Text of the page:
You know, a bunch of us were admiring the work of some cartoonists recently; including a bunch of whom worked for the original Punch, the Williams brothers, Mike and Pete, Albert Rusling, John Donegan, and Bill Stott, at The Cartoon Gallery Ltd, which is owned by Albert, and his wife, Margaret. It was another Punch old boy, Peter Dredge, who pointed out it's a crying shame that there is no publication nowadays that can do justice to Albert's big cartoons, in the UK, and that is true on two counts; there is no canvas here for these big half-page and full-page cartoons, and no forum here for the surreal humour behind them.
You know, a lot of publications here in the UK use cartoons that just are not funny. Of course this has always been the case and I remember being well paid by Accountancy Magazine in the 1980s for really unfunny cartoons, that were published because they had a tenuous link to Accountancy. I think the same is true for many publications that have one purpose, theme, agenda, or a particular target audience in mind, as long as the cartoon mentions that subject, it jumps ahead of anything that is unrelated to the subject, even if that unrelated cartoon is funnier.
Some publications these days though, seem bewildered when it comes to humour, and have started to publish anything that is vaguely contemporaneous but not funny, rather than a cartoon that is funny, but not contemporaneous. The problem with this approach is that cartoons are very much a stream of consciousness production. They come from a place that is difficult to access and often come as waking dreams or even as actual dreams that the cartoonists jots down and then draws. These sparks of inspiration can be incredibly surreal and genuinely laugh out loud funny; in a way that a cartoon concocted around an event, and made to a deadline, in a controlled fashion, just cannot be.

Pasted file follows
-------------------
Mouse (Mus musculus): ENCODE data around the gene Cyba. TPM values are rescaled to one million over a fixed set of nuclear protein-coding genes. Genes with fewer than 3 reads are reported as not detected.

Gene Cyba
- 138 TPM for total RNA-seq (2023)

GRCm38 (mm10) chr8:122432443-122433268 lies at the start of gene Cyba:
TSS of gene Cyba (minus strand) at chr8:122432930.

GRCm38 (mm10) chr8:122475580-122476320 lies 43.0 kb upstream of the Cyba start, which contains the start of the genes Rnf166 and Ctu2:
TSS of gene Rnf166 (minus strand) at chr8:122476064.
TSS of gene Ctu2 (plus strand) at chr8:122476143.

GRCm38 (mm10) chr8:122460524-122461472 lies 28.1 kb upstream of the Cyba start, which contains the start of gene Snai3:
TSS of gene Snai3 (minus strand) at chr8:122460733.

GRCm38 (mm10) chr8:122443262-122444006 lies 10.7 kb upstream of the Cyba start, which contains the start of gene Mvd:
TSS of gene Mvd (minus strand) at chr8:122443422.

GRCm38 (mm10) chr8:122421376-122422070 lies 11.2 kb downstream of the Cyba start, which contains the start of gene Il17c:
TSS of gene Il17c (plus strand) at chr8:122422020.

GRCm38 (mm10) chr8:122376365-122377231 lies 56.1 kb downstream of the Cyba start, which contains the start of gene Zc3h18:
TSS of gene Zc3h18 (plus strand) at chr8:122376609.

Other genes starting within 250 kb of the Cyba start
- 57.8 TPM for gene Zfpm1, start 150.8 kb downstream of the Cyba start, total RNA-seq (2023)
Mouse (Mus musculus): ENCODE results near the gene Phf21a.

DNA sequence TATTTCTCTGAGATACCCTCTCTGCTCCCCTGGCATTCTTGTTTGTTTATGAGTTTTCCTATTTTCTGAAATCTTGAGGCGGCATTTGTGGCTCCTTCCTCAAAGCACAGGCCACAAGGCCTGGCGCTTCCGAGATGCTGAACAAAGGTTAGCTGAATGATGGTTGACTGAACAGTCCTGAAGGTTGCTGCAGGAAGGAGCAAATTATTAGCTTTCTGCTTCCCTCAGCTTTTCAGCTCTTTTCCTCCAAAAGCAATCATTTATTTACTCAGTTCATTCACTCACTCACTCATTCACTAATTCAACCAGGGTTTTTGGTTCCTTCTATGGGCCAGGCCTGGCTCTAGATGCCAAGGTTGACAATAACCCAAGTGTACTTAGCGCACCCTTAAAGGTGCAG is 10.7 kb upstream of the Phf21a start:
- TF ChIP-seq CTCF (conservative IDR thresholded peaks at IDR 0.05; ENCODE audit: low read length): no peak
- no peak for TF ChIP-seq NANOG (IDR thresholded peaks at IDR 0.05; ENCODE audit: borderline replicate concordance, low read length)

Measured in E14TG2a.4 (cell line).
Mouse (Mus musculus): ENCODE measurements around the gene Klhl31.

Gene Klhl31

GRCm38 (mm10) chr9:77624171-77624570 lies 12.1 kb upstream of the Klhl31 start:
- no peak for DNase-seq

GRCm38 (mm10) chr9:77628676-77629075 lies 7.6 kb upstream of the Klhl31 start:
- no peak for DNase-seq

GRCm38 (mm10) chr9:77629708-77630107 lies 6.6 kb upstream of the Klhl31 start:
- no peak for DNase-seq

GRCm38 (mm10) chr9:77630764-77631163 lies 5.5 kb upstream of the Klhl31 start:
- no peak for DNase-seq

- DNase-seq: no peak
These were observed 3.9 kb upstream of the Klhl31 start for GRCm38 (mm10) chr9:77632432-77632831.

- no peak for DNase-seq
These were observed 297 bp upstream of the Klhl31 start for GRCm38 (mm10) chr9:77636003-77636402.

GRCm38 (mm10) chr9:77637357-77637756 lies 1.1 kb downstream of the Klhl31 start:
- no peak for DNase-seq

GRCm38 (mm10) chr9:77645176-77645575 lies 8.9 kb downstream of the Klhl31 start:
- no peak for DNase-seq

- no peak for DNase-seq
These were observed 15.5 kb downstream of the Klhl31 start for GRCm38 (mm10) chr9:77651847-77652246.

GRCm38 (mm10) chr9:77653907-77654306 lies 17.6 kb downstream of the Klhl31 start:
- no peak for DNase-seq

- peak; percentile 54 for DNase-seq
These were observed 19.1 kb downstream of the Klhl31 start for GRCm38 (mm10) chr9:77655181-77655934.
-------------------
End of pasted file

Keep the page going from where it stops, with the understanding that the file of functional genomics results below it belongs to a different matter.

This surreal aspect is, I think, what lifts a cartoon out of the ordinary and makes it art. Making a cartoon around Tony Blair, or Gordon Brown, or George Bush, or petrol costs, or inflation, or low-slung jeans, falls short because it needs to be contextualized to make any sense and to be remotely funny. It's humour, if it has any, is fleeting. The surreal cartoon, on the other hand, can be timeless.
To my mind that is why the best cartoons in the world are being published in the US and the claim that one British Magazine makes, occasionally, to publish 'the funniest cartoons in the World' is the most laughable thing in the entire publication - not including how little they actually pay for the cartoons.
My worry is that the paucity of markets here and their reliance on these cartoons, which must be contemporary, but not necessarily funny, will lead to a de-skilling of the cartoonists that are left here (and there are not that many still in the business). They will be encouraged to think only within the box and to curtail their imaginations. One day, our cartoons here will be the equivalent of Reality TV.